This is well said.
Wholesaling Houses is like the car business.
Analogy, You go to an auction that sells cars.
You bid like 50% of blue book no more.
Your margin is like 20%.
Your worst case scenario is selling to a dealer for 70% of Blue Book.
Your best case is selling to a private investor for 90% to 100% of bluebook.
Either way you make 10% to 40%.

ROI doesnt matter. ARV matters.
Originally posted by @Curtis Daniels :
@Brett Russell - Maybe, just maybe your real estate market is different than mine, because there are plenty of investors that buy at 50% ROI. I'll give you an example of what investors wanted in a property I was selling in the Jennings area of the Metropolitan area of St. Louis.

People wanted 4k-5k for a 3 bed 1.5 bath. It needed at least 12K in repairs. It would rent out for 750 at best. That's right at 34%. That's just one example of a house sold at that rate and hardly considered a deal because of all the repairs needed to be done to it. Landlords are looking for steals in the area I'm from I'm guessing.

Another instance a guy called me up and asked me what I would pay for his nearly pristine 4 bed room 2000 sqft house he was selling on the MLS for $104,000. I told my coach what GENERAL area it was located in and he told me to ask the seller 15,000k for it.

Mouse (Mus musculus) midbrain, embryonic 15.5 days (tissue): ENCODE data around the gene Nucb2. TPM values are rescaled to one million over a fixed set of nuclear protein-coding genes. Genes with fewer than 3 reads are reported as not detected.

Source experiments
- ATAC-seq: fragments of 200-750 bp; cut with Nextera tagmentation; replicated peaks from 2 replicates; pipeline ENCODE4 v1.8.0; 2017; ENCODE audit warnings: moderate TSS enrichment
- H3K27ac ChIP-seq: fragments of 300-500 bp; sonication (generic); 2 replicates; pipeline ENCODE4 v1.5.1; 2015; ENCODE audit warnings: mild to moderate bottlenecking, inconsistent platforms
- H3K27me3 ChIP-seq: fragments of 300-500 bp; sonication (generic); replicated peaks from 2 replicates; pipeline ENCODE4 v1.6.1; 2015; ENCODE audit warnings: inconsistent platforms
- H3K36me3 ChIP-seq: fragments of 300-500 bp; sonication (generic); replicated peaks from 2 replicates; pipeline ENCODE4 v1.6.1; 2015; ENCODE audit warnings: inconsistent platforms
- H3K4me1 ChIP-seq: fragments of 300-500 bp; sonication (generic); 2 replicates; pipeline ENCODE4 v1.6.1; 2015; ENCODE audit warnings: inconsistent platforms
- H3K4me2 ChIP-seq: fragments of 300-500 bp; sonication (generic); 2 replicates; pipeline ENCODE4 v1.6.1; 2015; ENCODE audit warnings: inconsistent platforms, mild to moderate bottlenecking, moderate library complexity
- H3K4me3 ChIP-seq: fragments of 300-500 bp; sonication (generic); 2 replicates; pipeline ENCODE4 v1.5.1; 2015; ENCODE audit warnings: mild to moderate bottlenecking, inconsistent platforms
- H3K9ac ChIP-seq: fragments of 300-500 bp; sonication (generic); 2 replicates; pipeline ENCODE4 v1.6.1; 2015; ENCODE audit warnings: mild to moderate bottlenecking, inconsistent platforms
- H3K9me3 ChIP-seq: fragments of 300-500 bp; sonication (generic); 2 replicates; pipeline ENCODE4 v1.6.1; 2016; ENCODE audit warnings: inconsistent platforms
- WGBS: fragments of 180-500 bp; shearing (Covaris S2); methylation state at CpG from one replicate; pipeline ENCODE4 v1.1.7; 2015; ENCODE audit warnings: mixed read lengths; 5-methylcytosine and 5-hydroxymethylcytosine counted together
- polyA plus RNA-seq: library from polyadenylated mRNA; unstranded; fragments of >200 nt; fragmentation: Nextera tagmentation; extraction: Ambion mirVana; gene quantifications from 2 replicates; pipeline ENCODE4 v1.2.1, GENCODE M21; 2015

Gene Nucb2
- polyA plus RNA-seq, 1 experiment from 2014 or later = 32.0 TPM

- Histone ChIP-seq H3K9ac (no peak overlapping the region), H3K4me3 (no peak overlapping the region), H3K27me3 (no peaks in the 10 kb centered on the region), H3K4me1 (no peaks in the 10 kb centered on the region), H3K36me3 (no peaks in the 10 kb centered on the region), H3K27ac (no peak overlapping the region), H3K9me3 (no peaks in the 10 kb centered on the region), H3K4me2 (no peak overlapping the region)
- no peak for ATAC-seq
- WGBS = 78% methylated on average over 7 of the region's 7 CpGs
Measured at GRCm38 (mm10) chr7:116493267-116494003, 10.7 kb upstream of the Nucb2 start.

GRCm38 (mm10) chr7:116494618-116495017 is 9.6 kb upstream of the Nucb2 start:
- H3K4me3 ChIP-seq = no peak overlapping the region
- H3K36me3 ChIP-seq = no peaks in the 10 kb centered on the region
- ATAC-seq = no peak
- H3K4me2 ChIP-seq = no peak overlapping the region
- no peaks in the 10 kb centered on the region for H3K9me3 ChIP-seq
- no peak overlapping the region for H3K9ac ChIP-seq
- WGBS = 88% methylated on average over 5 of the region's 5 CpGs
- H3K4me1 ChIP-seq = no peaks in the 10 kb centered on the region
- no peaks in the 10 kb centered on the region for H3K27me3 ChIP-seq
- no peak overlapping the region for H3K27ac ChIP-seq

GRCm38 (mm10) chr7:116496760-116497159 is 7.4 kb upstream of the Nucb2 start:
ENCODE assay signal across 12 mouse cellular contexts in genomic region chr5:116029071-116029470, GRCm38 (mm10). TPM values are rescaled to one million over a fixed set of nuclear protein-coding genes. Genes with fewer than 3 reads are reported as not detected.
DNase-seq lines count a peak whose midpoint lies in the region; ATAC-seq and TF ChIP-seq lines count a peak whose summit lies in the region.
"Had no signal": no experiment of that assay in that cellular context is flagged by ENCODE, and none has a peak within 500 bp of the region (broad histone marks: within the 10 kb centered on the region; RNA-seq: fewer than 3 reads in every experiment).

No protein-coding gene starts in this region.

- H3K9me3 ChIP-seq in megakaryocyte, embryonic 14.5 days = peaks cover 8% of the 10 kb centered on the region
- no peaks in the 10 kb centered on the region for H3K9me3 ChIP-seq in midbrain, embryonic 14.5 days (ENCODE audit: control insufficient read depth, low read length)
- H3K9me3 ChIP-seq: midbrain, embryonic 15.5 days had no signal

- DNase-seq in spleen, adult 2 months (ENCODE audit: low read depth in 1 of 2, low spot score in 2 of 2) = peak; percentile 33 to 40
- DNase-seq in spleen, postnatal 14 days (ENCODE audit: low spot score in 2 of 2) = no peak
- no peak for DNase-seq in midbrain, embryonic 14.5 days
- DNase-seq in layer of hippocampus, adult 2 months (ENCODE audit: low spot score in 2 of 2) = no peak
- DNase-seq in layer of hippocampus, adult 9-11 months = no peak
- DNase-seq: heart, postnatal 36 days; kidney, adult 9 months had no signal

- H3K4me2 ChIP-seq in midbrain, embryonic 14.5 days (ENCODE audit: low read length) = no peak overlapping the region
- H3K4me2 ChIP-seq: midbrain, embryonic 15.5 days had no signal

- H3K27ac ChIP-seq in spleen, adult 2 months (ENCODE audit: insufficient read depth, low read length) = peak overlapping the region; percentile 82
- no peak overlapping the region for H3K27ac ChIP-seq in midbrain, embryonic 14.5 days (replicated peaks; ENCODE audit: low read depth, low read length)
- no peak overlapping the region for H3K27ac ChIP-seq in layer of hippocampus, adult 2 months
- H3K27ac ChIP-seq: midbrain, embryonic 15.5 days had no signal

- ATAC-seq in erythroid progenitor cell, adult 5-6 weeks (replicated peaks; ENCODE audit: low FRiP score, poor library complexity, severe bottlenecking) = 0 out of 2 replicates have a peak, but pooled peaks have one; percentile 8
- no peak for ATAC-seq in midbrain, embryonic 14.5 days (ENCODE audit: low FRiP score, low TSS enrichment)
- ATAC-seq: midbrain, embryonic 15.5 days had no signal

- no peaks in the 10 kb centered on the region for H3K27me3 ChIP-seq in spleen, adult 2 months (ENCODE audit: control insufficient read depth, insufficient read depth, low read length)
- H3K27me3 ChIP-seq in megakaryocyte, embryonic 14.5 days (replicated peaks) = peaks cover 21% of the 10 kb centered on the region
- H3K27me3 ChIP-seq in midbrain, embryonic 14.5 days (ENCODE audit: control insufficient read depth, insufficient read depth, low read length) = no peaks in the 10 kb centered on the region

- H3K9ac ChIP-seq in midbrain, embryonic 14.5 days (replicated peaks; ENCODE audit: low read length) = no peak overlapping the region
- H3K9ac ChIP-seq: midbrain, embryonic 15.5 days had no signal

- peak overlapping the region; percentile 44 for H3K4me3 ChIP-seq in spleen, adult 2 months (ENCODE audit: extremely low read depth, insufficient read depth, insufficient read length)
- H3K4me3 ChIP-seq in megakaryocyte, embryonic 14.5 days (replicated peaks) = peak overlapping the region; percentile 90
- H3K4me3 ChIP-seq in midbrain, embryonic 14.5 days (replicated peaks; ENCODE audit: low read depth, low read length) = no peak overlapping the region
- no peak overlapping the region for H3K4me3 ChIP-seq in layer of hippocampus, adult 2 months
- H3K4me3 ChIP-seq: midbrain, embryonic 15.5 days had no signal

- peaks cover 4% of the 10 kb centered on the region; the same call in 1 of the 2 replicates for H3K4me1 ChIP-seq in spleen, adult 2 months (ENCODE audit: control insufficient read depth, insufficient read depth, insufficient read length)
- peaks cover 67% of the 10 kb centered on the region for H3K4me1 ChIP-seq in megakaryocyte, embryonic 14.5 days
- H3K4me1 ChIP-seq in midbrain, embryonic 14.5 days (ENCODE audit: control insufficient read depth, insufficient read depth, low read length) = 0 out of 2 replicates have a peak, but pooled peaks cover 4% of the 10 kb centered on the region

Now no matter whether he knows the market in that area or not, that house a landlord would make an ROI of 45% - 60%. This is very frustrating.

Hey Curtis

I'm not sure I'm totally clear on what you're saying. If you are saying there are lots of investors who WANT to buy near 50% ROI, I believe that, but if you're saying that many investors WILL ONLY buy near 50% ROI, I find that harder to believe.

I guess I would say that if people are refusing the 34% ROI example you gave, then you need to figure out where/how people are finding the even better deals. But my guess is that people saying they have lots of 50% ROI deals aren't accounting for all expenses and/or are talking about financed ROI. And just because your coach said to offer $15K on the other example house, doesn't mean that type of a steal is common.

@Brian Gibbons Great Analogy, it doesn't get any more clear than that.

@Brett Russell I see what you're saying about leverage increasing the ROI for the property. With those numbers, the deals are smoking, provided they are in desirable areas to live.

But regardless of the return, if every other property in that area is providing the same returns, the wholesaler isn't really bringing any value to the table. A real deal is when the wholesaler can bring me a property that I can be all in to for much less than the true ARV.